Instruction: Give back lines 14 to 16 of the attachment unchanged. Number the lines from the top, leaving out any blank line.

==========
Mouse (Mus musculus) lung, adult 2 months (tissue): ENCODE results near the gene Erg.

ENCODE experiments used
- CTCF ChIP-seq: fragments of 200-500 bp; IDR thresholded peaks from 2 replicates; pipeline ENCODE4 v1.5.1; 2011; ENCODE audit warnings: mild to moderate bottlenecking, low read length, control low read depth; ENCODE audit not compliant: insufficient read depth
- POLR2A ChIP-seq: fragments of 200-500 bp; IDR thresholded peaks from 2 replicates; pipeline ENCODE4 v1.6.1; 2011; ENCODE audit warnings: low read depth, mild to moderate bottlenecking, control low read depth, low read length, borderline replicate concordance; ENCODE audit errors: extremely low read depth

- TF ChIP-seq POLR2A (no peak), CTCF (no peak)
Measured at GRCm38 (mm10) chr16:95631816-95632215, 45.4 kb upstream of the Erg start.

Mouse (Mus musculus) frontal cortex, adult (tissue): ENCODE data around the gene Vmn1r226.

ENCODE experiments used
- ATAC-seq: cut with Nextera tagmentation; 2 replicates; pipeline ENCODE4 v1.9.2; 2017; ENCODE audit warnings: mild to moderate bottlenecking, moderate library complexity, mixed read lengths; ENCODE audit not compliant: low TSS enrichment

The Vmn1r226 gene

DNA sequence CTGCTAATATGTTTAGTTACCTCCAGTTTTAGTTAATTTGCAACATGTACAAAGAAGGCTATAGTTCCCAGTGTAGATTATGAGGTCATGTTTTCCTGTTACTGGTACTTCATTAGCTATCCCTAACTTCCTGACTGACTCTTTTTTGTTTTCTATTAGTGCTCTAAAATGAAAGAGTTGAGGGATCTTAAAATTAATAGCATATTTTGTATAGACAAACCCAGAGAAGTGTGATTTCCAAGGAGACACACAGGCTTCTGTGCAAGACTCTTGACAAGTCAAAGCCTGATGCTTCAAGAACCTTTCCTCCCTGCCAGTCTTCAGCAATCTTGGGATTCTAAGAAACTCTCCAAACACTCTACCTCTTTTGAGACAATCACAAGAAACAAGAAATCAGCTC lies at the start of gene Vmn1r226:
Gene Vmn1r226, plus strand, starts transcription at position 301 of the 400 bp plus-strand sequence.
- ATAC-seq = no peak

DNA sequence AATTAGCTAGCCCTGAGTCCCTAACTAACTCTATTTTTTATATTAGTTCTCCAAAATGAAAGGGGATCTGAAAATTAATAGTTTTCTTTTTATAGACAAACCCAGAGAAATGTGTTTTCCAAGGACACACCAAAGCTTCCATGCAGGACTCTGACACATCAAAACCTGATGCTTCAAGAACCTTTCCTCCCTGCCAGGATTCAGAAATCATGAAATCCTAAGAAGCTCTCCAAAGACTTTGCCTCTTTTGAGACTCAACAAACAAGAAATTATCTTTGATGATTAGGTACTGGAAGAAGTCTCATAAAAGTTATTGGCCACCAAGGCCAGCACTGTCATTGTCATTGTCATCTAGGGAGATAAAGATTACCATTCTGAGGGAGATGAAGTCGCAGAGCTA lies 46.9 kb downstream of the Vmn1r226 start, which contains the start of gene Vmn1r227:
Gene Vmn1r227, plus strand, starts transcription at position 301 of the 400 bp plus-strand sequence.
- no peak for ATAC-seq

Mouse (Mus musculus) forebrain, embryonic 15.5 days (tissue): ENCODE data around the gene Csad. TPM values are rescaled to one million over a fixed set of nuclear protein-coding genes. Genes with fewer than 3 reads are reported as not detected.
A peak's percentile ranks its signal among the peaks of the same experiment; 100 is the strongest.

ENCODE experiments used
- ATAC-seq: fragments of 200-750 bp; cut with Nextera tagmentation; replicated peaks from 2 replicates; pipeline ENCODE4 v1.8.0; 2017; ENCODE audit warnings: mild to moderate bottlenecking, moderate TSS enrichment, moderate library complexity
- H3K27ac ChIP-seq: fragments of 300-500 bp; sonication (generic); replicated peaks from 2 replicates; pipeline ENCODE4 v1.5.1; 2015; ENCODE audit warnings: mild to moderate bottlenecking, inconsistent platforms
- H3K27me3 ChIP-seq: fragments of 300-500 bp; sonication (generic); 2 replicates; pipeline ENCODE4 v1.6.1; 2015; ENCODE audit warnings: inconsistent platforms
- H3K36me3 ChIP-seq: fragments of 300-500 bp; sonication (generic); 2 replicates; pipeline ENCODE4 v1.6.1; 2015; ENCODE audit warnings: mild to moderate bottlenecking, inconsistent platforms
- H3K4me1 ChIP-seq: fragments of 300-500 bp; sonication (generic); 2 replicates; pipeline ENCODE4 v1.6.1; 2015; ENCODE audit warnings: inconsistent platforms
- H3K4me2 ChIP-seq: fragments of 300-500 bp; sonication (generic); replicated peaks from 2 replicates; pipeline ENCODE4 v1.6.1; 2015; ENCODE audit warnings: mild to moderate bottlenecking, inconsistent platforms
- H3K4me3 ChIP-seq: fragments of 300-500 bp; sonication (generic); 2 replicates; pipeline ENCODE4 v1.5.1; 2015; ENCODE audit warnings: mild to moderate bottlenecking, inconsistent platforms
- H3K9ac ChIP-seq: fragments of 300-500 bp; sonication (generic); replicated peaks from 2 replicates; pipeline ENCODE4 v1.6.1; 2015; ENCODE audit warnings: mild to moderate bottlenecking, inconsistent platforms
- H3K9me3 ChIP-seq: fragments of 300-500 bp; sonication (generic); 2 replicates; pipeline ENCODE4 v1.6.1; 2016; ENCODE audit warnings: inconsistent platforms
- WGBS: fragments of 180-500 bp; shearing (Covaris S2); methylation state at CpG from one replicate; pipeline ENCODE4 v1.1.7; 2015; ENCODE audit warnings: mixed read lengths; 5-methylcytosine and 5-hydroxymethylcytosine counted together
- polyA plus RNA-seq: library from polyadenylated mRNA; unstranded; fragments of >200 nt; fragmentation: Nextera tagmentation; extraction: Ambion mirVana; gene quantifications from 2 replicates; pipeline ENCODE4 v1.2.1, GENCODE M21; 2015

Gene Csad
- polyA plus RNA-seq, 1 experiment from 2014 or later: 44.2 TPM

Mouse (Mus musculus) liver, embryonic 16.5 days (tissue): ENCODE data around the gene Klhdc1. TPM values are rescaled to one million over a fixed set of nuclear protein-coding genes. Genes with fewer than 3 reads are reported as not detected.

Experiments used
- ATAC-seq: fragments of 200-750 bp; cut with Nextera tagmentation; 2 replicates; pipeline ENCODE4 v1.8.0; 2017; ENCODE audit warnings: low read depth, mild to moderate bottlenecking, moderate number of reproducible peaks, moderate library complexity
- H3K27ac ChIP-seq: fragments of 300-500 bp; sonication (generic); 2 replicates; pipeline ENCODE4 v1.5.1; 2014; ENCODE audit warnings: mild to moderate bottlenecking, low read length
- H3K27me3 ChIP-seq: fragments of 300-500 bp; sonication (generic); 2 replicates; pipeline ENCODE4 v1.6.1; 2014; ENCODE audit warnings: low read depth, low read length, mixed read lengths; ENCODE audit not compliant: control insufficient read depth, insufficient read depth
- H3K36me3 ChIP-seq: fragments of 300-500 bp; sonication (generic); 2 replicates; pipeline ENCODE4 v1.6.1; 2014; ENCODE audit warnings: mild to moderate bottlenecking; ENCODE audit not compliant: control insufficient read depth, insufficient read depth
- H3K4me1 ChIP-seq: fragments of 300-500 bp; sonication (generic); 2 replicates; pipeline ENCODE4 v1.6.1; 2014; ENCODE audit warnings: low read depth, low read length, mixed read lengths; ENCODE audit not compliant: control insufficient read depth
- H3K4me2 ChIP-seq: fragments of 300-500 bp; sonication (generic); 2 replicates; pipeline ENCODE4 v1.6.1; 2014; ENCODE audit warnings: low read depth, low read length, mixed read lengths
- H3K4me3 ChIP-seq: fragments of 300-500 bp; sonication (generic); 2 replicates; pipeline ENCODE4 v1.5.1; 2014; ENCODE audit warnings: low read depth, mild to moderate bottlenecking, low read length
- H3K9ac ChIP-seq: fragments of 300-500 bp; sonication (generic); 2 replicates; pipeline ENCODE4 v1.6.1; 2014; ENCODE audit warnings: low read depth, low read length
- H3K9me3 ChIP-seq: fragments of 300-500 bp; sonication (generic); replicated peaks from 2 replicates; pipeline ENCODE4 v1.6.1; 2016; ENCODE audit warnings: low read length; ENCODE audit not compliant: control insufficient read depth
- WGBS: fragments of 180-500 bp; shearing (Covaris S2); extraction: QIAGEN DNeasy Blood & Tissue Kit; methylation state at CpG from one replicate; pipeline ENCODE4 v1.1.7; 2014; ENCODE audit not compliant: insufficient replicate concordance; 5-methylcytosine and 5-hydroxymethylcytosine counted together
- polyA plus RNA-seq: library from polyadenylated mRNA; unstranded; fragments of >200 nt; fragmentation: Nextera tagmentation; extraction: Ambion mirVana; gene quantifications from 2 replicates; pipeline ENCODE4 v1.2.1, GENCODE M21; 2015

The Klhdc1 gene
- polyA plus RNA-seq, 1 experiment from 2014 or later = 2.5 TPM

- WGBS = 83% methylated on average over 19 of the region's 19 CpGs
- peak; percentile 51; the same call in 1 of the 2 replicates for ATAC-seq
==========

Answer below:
DNA sequence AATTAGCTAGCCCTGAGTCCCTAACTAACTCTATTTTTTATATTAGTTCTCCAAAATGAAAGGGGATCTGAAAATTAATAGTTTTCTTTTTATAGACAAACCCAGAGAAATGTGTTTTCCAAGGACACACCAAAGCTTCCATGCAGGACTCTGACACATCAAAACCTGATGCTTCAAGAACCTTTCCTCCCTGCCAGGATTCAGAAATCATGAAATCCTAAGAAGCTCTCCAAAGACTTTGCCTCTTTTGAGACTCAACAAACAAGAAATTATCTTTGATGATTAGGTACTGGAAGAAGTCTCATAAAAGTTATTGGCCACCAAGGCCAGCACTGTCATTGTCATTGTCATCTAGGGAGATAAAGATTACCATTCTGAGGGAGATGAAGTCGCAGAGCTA lies 46.9 kb downstream of the Vmn1r226 start, which contains the start of gene Vmn1r227:
Gene Vmn1r227, plus strand, starts transcription at position 301 of the 400 bp plus-strand sequence.
- no peak for ATAC-seq